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Understanding Phonon-Related Properties in Metal-Organic Frameworks for Controlling Their Mechanical and Thermal Characteristics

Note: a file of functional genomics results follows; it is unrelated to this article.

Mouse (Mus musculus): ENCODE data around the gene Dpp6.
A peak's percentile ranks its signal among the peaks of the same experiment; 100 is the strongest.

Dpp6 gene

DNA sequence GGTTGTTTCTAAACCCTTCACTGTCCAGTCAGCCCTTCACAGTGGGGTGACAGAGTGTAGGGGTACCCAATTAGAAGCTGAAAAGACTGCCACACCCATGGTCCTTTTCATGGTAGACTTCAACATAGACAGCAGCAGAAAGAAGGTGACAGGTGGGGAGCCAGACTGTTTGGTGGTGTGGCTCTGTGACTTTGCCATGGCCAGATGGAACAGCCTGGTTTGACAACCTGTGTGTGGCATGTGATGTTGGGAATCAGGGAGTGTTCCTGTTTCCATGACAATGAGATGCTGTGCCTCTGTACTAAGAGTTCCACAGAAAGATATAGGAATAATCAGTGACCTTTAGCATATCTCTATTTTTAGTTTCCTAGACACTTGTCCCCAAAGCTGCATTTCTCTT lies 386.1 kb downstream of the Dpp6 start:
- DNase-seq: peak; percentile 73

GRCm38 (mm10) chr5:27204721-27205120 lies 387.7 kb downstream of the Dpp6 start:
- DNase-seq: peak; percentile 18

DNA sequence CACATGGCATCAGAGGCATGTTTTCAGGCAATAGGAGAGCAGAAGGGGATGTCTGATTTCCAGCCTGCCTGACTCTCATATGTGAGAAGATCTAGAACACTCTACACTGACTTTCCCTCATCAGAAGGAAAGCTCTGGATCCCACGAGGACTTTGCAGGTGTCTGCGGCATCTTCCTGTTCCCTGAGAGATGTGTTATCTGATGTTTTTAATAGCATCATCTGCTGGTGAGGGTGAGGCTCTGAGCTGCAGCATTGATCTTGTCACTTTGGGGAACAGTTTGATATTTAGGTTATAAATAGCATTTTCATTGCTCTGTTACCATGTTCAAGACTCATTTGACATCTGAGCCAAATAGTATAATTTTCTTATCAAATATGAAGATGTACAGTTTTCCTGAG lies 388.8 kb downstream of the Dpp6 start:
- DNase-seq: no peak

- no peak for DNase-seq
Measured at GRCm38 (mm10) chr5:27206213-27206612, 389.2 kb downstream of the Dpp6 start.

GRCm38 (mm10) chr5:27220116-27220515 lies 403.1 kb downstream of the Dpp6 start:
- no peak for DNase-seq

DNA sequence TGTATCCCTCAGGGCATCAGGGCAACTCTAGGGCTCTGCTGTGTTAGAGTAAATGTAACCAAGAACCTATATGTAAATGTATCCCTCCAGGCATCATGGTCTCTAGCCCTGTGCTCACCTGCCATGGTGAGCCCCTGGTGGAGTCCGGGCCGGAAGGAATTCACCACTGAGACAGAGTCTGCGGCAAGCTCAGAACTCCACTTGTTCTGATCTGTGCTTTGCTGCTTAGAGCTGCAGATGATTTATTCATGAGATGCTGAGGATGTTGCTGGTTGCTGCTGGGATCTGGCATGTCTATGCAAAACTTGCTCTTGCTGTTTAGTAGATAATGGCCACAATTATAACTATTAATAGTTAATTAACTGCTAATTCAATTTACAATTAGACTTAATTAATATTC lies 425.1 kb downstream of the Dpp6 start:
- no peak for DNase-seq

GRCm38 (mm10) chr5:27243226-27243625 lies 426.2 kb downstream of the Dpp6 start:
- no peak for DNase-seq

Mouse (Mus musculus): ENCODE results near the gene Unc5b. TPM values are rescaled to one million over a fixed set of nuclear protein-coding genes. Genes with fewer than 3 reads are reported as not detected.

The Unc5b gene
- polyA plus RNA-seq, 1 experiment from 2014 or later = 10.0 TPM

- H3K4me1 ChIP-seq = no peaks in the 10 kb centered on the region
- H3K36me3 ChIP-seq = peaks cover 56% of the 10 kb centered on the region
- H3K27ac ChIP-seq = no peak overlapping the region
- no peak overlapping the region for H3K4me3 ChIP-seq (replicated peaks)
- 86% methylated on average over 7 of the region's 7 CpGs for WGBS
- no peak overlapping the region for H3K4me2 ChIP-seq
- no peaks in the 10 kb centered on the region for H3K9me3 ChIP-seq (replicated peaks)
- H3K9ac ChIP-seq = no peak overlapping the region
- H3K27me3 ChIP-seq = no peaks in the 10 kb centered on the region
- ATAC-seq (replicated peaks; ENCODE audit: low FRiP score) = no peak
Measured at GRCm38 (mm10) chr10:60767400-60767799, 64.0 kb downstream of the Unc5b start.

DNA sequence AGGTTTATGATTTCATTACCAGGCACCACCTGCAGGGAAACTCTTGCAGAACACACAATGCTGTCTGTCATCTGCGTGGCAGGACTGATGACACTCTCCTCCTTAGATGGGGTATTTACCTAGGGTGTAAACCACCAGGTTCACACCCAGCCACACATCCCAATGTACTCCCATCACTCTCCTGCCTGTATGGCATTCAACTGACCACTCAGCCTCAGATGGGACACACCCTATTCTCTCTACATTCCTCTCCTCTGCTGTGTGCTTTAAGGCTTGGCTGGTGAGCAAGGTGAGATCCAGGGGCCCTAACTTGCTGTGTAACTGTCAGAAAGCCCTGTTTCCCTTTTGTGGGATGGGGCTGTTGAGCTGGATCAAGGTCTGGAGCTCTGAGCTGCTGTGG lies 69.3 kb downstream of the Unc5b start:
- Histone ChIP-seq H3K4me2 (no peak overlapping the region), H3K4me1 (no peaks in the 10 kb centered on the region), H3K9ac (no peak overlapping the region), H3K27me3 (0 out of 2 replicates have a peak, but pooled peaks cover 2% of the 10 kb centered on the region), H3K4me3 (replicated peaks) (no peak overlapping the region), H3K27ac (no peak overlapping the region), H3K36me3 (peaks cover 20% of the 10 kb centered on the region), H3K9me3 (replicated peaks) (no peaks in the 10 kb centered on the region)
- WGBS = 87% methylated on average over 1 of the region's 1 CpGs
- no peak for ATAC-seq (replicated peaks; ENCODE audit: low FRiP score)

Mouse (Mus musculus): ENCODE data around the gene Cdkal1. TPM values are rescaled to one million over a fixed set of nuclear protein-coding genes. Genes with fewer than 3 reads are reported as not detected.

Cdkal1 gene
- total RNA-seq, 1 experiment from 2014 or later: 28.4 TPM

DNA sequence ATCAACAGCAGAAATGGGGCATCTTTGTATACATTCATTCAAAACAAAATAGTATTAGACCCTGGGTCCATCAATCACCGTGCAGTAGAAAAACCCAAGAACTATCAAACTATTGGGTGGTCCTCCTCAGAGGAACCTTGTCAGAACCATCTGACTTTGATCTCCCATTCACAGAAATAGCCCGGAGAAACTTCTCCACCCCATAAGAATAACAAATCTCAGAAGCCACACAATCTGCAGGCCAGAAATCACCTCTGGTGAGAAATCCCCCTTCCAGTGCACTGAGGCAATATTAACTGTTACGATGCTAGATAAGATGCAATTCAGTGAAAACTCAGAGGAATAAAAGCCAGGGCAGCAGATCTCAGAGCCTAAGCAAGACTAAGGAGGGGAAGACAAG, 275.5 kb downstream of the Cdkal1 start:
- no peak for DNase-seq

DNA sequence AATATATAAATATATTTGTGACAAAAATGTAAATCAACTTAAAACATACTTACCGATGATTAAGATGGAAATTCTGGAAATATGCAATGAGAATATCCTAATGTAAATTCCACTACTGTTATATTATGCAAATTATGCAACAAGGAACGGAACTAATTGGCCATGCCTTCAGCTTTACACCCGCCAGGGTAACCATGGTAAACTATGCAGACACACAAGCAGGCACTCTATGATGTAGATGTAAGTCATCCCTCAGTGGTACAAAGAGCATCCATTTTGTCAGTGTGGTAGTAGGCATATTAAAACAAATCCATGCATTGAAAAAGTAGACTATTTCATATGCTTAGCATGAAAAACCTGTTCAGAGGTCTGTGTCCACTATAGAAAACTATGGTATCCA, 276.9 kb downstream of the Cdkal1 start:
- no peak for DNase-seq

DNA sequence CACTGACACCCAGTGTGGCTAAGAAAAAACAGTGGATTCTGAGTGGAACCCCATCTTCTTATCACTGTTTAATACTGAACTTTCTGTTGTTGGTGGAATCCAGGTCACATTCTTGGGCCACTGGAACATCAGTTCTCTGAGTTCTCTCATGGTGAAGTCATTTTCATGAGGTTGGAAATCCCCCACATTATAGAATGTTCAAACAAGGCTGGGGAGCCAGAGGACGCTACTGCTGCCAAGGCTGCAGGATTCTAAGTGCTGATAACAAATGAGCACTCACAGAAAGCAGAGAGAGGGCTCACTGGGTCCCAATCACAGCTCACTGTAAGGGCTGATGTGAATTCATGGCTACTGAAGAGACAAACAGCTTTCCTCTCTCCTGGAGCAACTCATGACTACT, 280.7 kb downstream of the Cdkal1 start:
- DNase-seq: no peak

Metal-organic frameworks (MOFs) are an emerging materials class which, due to their exceptionally large (nano-)porosity, can be used for numerous applications such as gas separation/capture or encapsulation and release of drugs. Functional devices based on these hybrid materials are becoming increasingly important, calling for a precise knowledge of the materials’ mechanical, thermal, electronic, optical, etc. properties. Despite their current popularity and number of possible applications, the physical properties of MOFs – especially those ones which are intimately related to phonons –are either relatively unknown, or at least a fundamental understanding of the role of the different building blocks and their assembly is largely missing. Thus, understanding how the specific building blocks affect the phonons of a MOFs is crucially important to be able to design the related properties. Therefore, we studied the influences of different constituents on the (an)harmonic phonon properties of a variety of MOFs by means of atomistic ab initio simulations. As a starting point, we systematically varied the constituents in isoreticular MOFs (IRMOFs) to separately explore their influence on the phonon dispersion. Here we identified several trends, which can be understood based on classical arguments. Additionally, the acoustic bands (closely connected to the elastic tensor of a crystal) typically show the most notable dependence on the chemical composition of the MOFs. Thus, in a second step, we focused on the elastic properties in MOF-74 as an instructive (non-cubic) representative of this class of materials.  Here, we investigated the influence of (i) the metal ions, (ii) the organic inkers, and (iii) water as an adsorbate on the anisotropic mechanical properties (Young’s modulus, linear compressibility, Poisson’s ratio). The derived mechanical properties were comprehensively analyzed to find trends among the systems based on the structural variation connected to deformation mechanisms at a microscopic scale. Building on those results, in a last step, also a typical anharmonic property, the thermal expansion of MOF-74, was investigated.  This was achieved by means of a combined experimental and theoretical approach using powder x-ray diffraction and a theoretical treatment within the Grüneisen theory of thermal expansion. Here, we found significant anharmonicities in the interactions of linkers and nodes, suggesting that these are relevant screws to turn to manipulate anharmonic properties. The presented insights form the basis for a future design of materials with tailor-made vibrational, elastic, and anharmonic properties.